- The Washington Times - Monday, November 11, 2002

Cyprus plan due today
NICOSIA, Cyprus U.N. officials plan to hand leaders of Cyprus' Greek and Turkish communities a comprehensive peace plan today to end the island's 28-year division, setting off a 30-day race for a settlement before a European Union summit next month.
A senior aide of U.N. Secretary-General Kofi Annan is to meet with Turkish Cypriot official Ergun Olgun in New York at 3 p.m. today to give him a copy of the U.N. blueprint, a Turkish Cypriot diplomat told Agence France-Presse. U.N. Cyprus envoy Alvaro de Soto is to deliver the plan to Greek Cypriot leader Glafcos Clerides in Nicosia at the same time.
Delivery of the U.N. blueprint, which is believed to run about 150 pages, follows nearly 11 months of head-to-head talks between Greek and Turkish Cypriot leaders, in which no progress was publicly announced.
The blueprint to be revealed today is believed to propose reunification of the island on the model of Belgium, where separate governments for Flemish- and French-speaking communities are represented internationally by one umbrella state.

Arabs ask for timeline
RAMALLAH, West Bank The Palestinian leadership called yesterday for a "binding timeline" on an international peace plan to set up a state.
It said it wanted international observers deployed in the territories to oversee compliance with the plan, which calls for an independent Palestinian state in three years. "It is not possible to go forward as long as [Jewish] settlements are expanding on our land," said a statement after a Cabinet meeting here headed by Palestinian Authority President Yasser Arafat.
"It is not possible to allow the peace process to depend on one individual or group that has no interest in peace or security," the statement said, referring to the Israeli caretaker government in power until elections early next year.
The "road map" provides for a de facto Palestinian state to be established next year with provisional borders. U.S. Middle East envoy David Satterfield is due in Israel today and later in the Palestinian territories to discuss the plan drawn up by the United States, the European Union, Russia and the United Nations.

Pope lauds mountains
VATICAN CITY Pope John Paul II, an avid skier and hiker until age slowed him down, has called on nature lovers to protect mountains and their environment.
Noting that the United Nations has declared 2002 to be the year of the mountain, John Paul made saving mountains a key part of his remarks yesterday to pilgrims and tourists in St. Peter's Square.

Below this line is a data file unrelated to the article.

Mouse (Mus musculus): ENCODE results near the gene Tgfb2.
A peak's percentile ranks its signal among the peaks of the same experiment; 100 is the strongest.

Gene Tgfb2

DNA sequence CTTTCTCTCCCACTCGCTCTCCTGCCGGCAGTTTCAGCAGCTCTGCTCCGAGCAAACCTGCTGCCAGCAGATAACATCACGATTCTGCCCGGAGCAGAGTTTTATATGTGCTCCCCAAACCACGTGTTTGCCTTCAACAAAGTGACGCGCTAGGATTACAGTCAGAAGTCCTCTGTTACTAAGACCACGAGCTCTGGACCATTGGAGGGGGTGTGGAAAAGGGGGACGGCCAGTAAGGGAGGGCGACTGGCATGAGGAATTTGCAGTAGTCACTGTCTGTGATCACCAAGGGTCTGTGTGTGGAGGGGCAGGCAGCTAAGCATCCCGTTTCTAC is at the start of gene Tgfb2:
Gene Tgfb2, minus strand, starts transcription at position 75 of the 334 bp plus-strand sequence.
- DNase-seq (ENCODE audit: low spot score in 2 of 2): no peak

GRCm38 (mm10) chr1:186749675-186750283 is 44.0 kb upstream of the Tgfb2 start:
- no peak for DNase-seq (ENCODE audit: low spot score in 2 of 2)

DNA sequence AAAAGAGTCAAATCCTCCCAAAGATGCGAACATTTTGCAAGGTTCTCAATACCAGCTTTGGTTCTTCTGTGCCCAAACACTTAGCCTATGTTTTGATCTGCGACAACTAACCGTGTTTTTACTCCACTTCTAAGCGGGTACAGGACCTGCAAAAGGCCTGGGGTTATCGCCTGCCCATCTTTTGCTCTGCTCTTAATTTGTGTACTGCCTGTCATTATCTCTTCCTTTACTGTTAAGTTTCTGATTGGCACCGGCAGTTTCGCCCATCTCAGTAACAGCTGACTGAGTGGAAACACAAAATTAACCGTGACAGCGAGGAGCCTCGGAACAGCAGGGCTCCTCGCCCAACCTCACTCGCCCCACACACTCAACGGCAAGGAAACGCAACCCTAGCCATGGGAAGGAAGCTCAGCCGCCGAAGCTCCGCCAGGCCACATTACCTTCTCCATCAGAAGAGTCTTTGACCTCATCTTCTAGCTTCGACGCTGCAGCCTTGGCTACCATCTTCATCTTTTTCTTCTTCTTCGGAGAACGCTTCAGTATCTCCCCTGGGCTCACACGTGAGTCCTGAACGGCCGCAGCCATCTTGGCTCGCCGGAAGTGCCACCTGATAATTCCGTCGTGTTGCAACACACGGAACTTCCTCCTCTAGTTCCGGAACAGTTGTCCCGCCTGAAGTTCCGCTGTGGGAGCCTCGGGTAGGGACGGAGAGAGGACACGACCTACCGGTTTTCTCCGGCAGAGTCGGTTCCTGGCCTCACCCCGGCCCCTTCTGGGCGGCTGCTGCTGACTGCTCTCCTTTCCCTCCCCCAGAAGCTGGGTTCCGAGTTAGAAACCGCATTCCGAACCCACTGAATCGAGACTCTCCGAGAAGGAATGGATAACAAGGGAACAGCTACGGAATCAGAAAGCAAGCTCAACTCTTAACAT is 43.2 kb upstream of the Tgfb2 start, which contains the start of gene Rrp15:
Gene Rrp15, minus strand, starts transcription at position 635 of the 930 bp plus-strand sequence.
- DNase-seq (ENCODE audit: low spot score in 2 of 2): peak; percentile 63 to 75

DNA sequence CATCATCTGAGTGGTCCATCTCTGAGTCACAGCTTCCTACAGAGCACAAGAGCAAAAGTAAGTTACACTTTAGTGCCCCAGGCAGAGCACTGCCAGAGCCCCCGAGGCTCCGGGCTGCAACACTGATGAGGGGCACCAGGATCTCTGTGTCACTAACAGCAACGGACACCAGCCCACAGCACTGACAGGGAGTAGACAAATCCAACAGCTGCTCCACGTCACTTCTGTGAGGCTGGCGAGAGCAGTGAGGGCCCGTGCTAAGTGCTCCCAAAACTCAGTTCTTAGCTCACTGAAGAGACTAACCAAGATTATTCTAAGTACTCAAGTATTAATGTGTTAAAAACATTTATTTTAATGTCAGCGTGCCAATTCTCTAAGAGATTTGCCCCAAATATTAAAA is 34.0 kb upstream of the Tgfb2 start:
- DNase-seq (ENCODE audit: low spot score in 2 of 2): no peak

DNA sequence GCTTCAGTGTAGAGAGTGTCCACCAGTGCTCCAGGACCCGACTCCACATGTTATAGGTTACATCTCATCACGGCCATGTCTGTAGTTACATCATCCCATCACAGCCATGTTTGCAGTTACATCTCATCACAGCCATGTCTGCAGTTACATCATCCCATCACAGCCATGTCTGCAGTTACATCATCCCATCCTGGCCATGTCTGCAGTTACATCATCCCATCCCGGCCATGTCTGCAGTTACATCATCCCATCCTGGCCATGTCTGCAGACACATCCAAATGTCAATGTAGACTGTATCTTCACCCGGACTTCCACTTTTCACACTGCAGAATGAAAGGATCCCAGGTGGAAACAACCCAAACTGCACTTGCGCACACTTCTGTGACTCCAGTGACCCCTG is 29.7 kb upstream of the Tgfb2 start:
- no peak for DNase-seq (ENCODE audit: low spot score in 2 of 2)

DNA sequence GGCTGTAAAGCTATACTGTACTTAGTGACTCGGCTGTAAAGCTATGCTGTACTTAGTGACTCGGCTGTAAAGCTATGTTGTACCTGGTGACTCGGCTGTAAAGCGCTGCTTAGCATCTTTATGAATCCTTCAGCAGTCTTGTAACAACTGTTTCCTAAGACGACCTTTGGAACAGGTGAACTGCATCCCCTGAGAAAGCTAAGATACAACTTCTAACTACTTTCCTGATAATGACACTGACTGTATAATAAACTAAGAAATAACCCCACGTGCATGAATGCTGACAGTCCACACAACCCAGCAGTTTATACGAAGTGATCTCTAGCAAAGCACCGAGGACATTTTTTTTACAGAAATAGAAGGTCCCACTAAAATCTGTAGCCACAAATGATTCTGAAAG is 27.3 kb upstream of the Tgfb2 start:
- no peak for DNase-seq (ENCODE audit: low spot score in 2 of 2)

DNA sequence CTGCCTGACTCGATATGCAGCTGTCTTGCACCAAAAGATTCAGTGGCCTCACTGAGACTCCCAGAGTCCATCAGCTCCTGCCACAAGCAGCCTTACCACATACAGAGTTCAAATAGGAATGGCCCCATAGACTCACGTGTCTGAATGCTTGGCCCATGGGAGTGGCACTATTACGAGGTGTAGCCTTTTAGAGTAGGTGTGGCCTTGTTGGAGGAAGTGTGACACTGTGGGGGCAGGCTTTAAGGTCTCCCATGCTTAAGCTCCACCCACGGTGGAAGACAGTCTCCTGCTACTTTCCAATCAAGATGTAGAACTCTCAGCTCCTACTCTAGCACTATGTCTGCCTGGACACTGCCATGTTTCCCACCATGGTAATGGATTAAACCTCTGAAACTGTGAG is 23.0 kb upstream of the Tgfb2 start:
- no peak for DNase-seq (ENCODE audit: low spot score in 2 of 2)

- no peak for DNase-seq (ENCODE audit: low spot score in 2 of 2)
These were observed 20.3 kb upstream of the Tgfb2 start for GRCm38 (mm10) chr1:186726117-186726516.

"Mountains have always been able to fascinate the human spirit, so much so that in the Bible they were considered a special place to meet God," said the pope, who has spent many summer vacations in the Italian Alps.
This month, participants at a summit about mountain problems, held in Kyrgyzstan, said that mountain people do not get a fair share of the benefits of global development, and that overuse has endangered fragile alpine ecosystems.
A study issued by the U.N. Environment Program and the World Conservation Monitoring Center found that many mountain environments are fast disappearing because of excessive use of natural resources, improper construction, deforestation and natural hazards.

Mushrooms vs. opium
DUSHANBE, Tajikistan Tajik and Uzbek researchers have created a genetically modified "killer mushroom" that could wipe out the heroin industry in Afghanistan, says Tajik biologist Shavkat Saidmuradov.
Experiments financed by the United Nations as part of its war on drugs have shown the efficacy of the polyspore papavericide in destroying the opium poppy on which heroin is based, Mr. Saidmuradov said.
Tests at an altitude of 8,000 feet amid sharp fluctuations in temperature and high exposure to the sun's ultraviolet rays show the killer mushroom is especially effective in the early stages of the poppy's growth.
Mr. Saidmuradov said a further benefit of the mushroom is that it has no harmful effects on the environment or other plants.
Correspondent Betsy Pisik is on assignment. Her column will resume when she returns.

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